The United States has named India, Pakistan Afghanistan and Myanmar among 20 major hubs for trafficking or growth of illegal drugs in an annual government report.
However, the report included India among "certain countries where exceptional factors are at play" noting it has an "exemplary record" on controlling legal opium production, with licensed farmers now being issued with "smart cards" to enable the government to keep a better track of cultivation.
But Indian officials have uncovered "surprisingly large illicit cultivation" in areas where the problem was thought to be a thing of the past, Christy McCampbell, deputy assistant secretary for international narcotics at the State department, told reporters explaining how New Delhi got on the majors list.
"The reason that India is on the majors list is they do have a large problem of diversion of chemicals there and of opium production. Because of the diversion from their licit opium that they do grow, it's finding its way to the illicit market, and as much as 30 percent of their opium is being diverted that we believe.
"And so that is why I guess you could consider that both a transit and a producing country because of the opium that is going into the diverted markets," she said.
Among the 20 listed only Myanmar and Venezuela were said to have "failed demonstrably" to tackle the problem over the past 12 months, opening the way to withdrawal of certain US aid.
But President George Bush issued a waiver against pulling further aid from Venezuela, arguing that supporting "democratic institutions" pitted against President Hugo Chavez was "vital to the national interests of the United States".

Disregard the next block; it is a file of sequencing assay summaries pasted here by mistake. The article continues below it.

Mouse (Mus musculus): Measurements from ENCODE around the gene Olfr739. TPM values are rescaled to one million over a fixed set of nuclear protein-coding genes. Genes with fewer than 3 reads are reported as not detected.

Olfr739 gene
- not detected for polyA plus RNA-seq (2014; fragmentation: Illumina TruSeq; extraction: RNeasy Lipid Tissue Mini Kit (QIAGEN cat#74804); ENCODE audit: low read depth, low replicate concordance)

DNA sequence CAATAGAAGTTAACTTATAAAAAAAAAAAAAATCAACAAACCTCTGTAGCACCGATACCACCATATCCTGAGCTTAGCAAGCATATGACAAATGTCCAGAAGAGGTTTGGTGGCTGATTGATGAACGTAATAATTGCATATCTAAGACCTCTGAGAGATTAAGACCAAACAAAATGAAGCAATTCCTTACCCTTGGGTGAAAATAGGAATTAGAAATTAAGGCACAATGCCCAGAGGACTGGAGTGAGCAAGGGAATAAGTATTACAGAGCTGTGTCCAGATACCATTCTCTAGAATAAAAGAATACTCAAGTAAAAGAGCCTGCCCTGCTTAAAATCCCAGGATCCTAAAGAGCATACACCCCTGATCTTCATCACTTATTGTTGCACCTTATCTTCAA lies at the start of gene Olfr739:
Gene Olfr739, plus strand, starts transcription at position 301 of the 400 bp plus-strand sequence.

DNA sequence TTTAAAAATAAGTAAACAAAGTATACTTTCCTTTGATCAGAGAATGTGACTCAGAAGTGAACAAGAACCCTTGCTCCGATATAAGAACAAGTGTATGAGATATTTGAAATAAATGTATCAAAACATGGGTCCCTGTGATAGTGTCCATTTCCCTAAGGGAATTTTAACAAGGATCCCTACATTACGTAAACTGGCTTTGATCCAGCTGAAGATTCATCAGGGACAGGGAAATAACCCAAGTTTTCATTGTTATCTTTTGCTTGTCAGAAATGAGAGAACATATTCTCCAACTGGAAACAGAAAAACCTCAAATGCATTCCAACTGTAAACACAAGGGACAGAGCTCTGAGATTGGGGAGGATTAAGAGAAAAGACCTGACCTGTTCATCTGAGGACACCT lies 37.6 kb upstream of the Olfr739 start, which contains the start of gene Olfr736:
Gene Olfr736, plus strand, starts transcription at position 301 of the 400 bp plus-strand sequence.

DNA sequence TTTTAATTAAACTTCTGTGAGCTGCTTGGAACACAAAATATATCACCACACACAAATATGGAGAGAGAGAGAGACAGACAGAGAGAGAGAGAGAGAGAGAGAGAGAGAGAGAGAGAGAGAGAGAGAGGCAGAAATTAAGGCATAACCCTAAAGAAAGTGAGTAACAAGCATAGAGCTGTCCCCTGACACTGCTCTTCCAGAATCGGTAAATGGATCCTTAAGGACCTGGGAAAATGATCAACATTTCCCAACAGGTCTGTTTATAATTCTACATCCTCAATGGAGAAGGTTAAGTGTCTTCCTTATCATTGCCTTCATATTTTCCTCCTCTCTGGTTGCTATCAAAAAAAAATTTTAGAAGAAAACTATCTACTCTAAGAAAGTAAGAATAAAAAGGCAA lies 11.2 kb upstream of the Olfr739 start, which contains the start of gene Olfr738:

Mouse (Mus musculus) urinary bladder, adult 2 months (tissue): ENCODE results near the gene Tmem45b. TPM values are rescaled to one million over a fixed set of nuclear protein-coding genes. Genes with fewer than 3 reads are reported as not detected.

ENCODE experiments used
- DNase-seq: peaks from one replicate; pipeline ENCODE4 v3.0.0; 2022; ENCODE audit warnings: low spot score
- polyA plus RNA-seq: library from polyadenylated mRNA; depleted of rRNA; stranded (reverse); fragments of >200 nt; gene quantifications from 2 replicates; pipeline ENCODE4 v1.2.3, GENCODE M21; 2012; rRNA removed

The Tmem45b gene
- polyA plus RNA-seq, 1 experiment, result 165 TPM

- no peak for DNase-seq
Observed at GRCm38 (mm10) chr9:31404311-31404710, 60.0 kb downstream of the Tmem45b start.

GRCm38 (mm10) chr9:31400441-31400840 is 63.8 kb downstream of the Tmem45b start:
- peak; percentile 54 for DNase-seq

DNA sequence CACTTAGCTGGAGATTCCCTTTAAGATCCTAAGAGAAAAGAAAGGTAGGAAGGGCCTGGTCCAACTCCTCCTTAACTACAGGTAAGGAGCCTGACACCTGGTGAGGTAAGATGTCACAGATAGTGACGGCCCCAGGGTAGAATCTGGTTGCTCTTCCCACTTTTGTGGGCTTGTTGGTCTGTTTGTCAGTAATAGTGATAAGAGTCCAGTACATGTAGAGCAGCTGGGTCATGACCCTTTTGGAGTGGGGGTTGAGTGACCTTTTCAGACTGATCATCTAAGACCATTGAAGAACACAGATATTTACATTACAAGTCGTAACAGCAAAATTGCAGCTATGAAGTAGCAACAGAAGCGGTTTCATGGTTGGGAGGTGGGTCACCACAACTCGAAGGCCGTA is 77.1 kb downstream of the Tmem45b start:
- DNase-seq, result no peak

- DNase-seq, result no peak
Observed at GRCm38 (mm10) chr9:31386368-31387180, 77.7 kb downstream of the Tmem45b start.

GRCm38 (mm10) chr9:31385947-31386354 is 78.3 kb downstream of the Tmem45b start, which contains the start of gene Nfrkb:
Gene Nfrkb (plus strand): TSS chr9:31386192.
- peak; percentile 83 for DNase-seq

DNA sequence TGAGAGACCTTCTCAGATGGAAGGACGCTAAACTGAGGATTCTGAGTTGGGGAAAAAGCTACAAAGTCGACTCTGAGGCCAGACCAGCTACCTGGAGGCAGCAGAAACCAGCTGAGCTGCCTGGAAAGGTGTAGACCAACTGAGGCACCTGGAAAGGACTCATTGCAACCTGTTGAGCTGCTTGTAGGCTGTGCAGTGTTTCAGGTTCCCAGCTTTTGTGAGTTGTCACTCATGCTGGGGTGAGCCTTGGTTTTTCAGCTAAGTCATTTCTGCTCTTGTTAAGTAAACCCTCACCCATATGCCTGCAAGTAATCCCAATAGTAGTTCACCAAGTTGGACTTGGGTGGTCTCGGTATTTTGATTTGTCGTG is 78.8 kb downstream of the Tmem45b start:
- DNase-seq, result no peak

The major US focus on drug eradication is in Afghanistan and partially Pakistan, "but mostly Afghanistan is where our funds are going and where our efforts are, because that's the country or the state that grows the poppy for opium", McCampbell said.
"India produces significant amounts of opium poppy for legitimate pharmaceutical purposes. Although it maintains tight controls on the industry to deter the diversion of the legal narcotics and raw materials to illegal markets, the potential diversion of this crop for illicit purposes is a continuing concern to the United States," she added.
"Recently, Indian law enforcement officials discovered and destroyed very large fields of poppy grown in areas where before, we thought there was no illicit cultivation. We encourage very much the Indian officials to investigate this matter and to prosecute those behind this surprisingly large and disquieting find," McCampbell said.
Other countries included in the majors list for the last two years are: Bahamas, Bolivia, Brazil, Colombia, the Dominican Republic, Ecuador, Guatemala, Haiti, Jamaica, Laos, Mexico, Nigeria, Panama, Paraguay, Peru and Venezuela.